Foot on the brake two cars back from the red light, I catch a flash of motion over my left shoulder. A bicycle messenger glides past at high speed like a barracuda, snapping his head left and right to see if the coast is clear. He hardly slows down, dashing through the intersection. A woman in a sleek navy suit, waiting for the light at the crosswalk, checks her smart phone with one hand. It's 6:45 in the city and the morning sun angles orange between the gray cement edifices like the day's first jolt of caffeine.
The city is its own organism. It hums, it seethes, it moves on its own power. City councils and zoning boards, police and fire departments, laws and courts and the unspoken social order that keeps hotdog vendors on their own respective corners barely begin to describe the essential nature of the city. As the saying goes, the sum is greater than the parts. Those people ostensibly in charge can only influence the works when it comes right down to it. They do not decide; they cajole. The nudge. They try, try, try. Cities take lives and characters of their own depending on endless factors, just like the history of anyone you've ever met takes on his or her character from a lifetime of influences and experiences.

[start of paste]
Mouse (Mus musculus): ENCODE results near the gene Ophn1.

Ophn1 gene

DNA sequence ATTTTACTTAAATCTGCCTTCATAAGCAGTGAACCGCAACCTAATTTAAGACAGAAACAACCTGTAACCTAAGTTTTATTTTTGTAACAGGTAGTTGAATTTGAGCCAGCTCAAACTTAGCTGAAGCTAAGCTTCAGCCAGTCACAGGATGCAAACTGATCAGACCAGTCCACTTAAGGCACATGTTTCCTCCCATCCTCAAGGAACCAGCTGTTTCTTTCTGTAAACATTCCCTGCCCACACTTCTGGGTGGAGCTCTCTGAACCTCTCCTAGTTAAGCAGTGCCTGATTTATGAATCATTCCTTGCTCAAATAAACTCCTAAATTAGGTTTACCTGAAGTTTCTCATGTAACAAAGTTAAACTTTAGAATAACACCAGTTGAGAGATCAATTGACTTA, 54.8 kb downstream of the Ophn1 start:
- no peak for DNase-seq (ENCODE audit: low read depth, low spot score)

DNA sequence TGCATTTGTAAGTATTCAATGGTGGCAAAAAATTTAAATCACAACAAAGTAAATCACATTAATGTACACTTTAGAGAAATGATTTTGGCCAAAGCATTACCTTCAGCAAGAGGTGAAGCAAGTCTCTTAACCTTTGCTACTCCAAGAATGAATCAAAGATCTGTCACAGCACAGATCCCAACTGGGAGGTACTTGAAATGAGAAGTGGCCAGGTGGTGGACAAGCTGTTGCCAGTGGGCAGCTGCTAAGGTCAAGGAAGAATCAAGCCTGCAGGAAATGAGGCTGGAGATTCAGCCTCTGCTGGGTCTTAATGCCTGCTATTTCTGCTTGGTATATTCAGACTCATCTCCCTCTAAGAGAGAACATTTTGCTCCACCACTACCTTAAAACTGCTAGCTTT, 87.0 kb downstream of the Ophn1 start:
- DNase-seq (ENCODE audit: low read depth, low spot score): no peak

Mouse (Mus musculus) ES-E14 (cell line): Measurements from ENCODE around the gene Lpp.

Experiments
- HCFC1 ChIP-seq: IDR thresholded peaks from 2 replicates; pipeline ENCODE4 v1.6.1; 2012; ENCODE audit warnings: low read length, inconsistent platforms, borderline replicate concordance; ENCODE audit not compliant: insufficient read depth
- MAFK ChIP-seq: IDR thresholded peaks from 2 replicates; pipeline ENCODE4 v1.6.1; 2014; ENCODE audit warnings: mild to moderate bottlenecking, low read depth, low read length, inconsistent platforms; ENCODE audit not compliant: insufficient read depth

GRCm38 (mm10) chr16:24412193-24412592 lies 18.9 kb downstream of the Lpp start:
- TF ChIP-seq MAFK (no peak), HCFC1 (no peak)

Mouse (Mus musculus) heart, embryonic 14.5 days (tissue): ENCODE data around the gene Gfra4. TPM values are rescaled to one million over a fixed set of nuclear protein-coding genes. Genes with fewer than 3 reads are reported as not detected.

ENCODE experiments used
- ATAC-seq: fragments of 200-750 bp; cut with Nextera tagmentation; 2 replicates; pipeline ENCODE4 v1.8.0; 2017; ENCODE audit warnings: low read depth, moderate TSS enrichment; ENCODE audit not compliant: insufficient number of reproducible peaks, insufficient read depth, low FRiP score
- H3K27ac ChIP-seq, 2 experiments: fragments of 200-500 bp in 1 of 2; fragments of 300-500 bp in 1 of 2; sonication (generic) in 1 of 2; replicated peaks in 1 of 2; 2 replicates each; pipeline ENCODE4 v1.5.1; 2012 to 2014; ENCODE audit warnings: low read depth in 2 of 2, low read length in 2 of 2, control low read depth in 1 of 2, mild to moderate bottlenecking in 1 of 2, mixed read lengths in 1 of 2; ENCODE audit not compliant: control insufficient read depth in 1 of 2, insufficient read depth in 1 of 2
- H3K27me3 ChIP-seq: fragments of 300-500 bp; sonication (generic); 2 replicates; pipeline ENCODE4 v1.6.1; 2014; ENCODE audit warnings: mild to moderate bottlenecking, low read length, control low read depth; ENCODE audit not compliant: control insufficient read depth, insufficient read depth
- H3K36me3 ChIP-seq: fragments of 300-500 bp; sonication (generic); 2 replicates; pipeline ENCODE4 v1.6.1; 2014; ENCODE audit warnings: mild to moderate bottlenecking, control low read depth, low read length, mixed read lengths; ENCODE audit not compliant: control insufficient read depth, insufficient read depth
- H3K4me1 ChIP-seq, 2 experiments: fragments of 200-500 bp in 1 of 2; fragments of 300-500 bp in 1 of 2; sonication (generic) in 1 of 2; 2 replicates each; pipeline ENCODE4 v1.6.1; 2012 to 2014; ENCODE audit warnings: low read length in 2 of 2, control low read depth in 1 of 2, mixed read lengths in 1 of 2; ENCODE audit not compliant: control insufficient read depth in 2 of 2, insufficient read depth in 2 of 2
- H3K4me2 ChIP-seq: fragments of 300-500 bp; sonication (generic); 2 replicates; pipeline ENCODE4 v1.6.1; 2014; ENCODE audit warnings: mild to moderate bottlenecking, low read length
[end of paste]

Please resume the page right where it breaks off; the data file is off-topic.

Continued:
The ambient jangle of cities can lull the people inside them into a kind of hypnotic, buzzy trance. It's easy to see why. If a city visitor or resident didn't somehow compartmentalize the input of disparate signals, he or she wouldn't be able to function. There would be no music in the symphony; there would simply be a cacophony of sounds, unrelated.
But today I'm sitting in traffic, absorbing the buzz differently. The barracuda bicyclist has a beauty to him completely different from the Mondrian formality of cold architectural blocks. Each car at this busy intersection is a cell in the bloodstream, containing singular, discrete stories, all heading somewhere, somewhere, always somewhere. There's salsa music coming from the truck just in front of me, there's a police whistle a block or two away, there's the drum of my own heart beat, keeping an eye on the crowded intersection two cars up.
The light goes green, and my thrumming traffic lane slides into motion. Things are happening today. Aware that I've filled my car filled with thousands of dollars of camera gear and rigging, I smile at the duality represented by the simple action of easing my foot off the brake. Today I'm here to capture some essential aspect of the living, ungraspable life of the city, an observer recording what he sees. But I am also aware that in doing so, I am very much a part of the cellular corpus that makes the city breathe in the first place, and therefore one tiny, participant reason why it's the city holds mystery, edgy promise, and endless potential.
P.S. Next week's post: life outside the city.